at Morrow's yesterday and it seemed a good point, but examine well. I do not think the enemy will attack now, because Howard is within 800 yards of the railroad at Jonesborough, intrenched. He has three bridges and feels strong, but the darkness of night prevented him reaching the road, but he was to resume operations at daylight. I have ordered one of Davis' divisions down to Renfroe's, and expect to send the whole to Howard's flank, but will keep Stanley near him, but will soon send him to the right and let you stand the brunt if Hardee comes out of Rough and Ready. He has some works about the Mount Zion Church, and likely has his corps there. It is not as good as yours. I don't wish you to attack it in position, but to hold it and as much more as possible, for the other which is the real attack. After selecting your ground feel the enemy with skirmishers, and if possible you may push in a strong party by Thames' Mill, aiming to reach the railroad about two miles below Rough and Ready. This can only be done, of course, in case of what I want to prevent-Hood fronting Howard with all his combined force. Relieve Howard all you can, but prepare to take advantage of all successes. I want Garrard's cavalry the moment you can spare him, and you can spare him the moment you have a good flank. Colonel Garrard with his cavalry can serve as vedettes. The moment you can spare Garrard send him to me. I send Audenried to you, who will describe to you the roads, positions, fields of grass, corn, &c.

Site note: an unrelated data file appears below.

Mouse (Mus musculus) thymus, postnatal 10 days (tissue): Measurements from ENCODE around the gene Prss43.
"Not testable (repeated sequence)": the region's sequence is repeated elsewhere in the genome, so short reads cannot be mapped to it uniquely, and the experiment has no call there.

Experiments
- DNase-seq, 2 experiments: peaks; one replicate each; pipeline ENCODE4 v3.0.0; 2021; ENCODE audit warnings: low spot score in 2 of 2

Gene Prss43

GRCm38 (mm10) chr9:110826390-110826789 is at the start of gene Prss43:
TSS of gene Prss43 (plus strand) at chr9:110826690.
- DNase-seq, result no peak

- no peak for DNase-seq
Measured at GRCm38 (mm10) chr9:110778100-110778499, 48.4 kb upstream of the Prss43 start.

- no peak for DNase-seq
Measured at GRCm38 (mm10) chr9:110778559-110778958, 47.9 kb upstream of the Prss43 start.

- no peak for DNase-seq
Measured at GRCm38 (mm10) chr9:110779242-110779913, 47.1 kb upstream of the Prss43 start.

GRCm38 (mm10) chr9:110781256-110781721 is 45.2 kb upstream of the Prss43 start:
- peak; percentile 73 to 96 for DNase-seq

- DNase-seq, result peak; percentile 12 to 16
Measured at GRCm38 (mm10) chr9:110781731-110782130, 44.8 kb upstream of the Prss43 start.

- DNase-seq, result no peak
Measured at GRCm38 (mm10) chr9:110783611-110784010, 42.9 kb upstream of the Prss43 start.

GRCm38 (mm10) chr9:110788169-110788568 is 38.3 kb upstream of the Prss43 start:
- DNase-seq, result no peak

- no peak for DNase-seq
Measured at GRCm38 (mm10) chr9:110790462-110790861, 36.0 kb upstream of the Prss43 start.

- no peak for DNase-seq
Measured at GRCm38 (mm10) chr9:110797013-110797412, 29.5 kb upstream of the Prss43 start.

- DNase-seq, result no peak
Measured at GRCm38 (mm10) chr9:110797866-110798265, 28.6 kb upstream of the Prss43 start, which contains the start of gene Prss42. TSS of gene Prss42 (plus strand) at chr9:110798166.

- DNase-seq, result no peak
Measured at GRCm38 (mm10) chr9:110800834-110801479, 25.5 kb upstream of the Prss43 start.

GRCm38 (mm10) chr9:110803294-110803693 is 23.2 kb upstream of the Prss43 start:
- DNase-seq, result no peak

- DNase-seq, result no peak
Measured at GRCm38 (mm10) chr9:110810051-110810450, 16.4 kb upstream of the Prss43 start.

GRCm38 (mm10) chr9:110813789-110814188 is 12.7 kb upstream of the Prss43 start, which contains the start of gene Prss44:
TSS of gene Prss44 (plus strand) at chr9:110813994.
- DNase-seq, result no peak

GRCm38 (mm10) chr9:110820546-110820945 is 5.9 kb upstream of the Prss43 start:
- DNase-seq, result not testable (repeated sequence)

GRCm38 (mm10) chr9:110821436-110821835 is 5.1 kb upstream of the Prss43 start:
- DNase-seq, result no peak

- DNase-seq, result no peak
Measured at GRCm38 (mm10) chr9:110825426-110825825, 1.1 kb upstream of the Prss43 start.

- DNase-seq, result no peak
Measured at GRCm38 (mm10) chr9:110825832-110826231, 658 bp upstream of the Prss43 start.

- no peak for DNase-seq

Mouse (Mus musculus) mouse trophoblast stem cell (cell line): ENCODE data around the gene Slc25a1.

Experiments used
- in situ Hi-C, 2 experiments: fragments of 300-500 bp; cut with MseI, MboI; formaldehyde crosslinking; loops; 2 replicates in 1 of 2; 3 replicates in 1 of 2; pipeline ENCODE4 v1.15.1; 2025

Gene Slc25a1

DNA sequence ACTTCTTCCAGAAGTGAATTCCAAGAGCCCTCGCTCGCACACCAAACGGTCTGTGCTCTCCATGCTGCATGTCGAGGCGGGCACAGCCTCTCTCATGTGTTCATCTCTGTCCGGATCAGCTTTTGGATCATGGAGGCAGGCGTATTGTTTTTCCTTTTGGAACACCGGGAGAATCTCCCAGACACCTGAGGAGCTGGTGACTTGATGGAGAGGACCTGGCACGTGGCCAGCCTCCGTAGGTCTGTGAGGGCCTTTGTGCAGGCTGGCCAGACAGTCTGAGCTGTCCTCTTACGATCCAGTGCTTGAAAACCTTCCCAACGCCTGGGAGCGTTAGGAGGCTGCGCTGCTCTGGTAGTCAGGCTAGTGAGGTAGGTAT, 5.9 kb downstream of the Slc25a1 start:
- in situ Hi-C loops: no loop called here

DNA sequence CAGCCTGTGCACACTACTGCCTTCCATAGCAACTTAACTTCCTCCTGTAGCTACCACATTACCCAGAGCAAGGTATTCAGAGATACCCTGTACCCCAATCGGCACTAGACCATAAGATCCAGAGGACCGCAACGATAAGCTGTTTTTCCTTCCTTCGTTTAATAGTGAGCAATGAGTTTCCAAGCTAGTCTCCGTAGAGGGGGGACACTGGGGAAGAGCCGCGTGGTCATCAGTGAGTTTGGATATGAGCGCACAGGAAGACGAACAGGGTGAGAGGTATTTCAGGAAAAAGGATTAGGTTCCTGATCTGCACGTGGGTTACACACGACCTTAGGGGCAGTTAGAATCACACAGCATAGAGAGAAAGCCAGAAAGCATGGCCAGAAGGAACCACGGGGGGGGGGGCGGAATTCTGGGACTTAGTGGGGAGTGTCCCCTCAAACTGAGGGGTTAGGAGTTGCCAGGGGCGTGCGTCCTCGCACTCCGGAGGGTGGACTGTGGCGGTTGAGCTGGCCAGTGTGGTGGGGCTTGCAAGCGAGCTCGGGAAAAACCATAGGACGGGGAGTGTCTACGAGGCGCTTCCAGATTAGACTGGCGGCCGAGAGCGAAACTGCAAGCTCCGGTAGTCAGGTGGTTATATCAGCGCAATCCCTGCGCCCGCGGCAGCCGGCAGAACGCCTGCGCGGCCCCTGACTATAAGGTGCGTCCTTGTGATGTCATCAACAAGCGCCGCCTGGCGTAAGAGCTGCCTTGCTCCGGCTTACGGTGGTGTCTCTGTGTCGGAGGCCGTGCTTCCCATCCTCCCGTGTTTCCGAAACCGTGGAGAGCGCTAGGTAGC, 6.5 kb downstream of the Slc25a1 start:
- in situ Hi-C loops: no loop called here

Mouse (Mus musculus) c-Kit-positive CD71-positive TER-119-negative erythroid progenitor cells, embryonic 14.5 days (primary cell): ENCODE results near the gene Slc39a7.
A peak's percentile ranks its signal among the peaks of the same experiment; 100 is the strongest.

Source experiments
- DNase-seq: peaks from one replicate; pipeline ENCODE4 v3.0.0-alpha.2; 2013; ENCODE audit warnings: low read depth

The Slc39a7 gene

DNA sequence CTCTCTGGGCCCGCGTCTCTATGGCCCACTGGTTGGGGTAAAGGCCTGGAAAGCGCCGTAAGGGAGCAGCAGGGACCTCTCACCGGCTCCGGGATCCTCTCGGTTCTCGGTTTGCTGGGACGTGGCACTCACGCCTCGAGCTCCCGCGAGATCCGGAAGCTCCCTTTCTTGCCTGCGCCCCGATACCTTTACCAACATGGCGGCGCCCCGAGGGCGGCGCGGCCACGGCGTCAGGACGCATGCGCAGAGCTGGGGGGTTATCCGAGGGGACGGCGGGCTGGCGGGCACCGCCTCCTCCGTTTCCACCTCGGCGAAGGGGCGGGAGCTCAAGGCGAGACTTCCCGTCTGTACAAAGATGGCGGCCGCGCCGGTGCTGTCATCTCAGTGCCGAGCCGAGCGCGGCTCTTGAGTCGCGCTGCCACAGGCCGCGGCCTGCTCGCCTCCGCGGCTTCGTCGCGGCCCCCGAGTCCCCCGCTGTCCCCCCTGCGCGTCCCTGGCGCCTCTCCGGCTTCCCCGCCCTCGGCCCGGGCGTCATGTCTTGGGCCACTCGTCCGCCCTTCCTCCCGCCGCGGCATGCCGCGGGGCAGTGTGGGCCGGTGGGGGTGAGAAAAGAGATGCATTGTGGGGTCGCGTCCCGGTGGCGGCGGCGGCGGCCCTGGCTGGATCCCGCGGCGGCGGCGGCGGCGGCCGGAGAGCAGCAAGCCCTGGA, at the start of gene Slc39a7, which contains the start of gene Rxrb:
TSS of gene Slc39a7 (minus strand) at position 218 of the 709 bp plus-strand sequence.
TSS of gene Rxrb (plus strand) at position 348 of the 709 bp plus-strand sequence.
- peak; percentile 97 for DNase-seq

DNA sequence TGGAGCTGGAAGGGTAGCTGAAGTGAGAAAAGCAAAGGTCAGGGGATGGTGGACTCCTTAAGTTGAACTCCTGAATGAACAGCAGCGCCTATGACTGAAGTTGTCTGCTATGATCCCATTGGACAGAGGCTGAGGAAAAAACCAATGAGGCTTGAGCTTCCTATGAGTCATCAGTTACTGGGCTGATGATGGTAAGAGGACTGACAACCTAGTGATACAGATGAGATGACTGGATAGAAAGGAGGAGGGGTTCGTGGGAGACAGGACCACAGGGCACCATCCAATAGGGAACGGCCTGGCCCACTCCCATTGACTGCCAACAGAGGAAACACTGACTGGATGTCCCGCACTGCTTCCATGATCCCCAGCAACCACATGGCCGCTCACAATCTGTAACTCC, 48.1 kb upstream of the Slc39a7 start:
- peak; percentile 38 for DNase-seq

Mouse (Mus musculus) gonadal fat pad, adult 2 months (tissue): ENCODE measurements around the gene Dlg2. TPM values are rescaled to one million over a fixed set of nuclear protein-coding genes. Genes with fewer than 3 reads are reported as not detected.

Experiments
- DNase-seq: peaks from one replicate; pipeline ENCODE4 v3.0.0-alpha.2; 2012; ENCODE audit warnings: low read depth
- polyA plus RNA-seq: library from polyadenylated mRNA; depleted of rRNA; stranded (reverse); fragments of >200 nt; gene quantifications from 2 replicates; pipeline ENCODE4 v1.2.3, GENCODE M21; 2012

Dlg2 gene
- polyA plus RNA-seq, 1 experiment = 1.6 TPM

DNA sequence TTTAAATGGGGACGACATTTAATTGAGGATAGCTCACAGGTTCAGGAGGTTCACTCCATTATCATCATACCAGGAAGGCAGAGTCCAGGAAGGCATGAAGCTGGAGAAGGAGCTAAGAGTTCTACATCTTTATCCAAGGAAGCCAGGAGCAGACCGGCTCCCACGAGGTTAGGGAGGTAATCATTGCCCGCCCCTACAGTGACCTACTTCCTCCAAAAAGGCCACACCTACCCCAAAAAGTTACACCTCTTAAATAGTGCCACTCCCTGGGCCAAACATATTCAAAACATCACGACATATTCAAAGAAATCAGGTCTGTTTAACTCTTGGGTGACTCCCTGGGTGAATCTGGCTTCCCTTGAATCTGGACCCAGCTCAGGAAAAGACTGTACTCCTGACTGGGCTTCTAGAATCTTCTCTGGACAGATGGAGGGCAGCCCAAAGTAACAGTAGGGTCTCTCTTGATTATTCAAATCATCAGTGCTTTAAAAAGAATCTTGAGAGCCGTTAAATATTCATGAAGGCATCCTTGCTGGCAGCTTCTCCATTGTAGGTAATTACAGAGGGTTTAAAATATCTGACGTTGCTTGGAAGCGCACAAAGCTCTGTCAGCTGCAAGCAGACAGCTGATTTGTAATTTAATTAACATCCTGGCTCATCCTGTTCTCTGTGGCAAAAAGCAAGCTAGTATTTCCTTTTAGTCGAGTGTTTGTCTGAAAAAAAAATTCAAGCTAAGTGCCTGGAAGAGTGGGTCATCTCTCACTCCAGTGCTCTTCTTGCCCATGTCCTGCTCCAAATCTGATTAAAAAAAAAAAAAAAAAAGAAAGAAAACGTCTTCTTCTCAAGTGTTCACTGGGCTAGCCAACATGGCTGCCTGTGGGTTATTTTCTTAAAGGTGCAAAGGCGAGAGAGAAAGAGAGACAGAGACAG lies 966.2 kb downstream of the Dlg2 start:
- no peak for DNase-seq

W. T. SHERMAN,
AUGUST 31, 1864-7.30 a. m.
My troops are now at Kinney's. I will be closed up on Stanley very soon. The enemy has made no show this morning.
J. M. SCHOFIELD,
HEADQUARTERS ARMY OF THE OHIO,
August 31, 1864-8.15 a. m.
Captain Audenried has just handed me your dispatch of this morning and explained your wishes. My troops are now massing near Stanely's left, and reconnoitering the ground toward the mill. I will get my troops into the desired position without delay, and then commence to demonstrate against Hardee and toward the railroad. I will do all I can to carry out your instructions. I will be able to send you Garrard's cavalry soon.
J. M. SCHOFIELD,
AUGUST 31, 1864-12.30 p. m.
We have crossed the creek at Morrow's Mill and are pushing toward the railroad. Stanley is striking south of Rough and Ready, and I will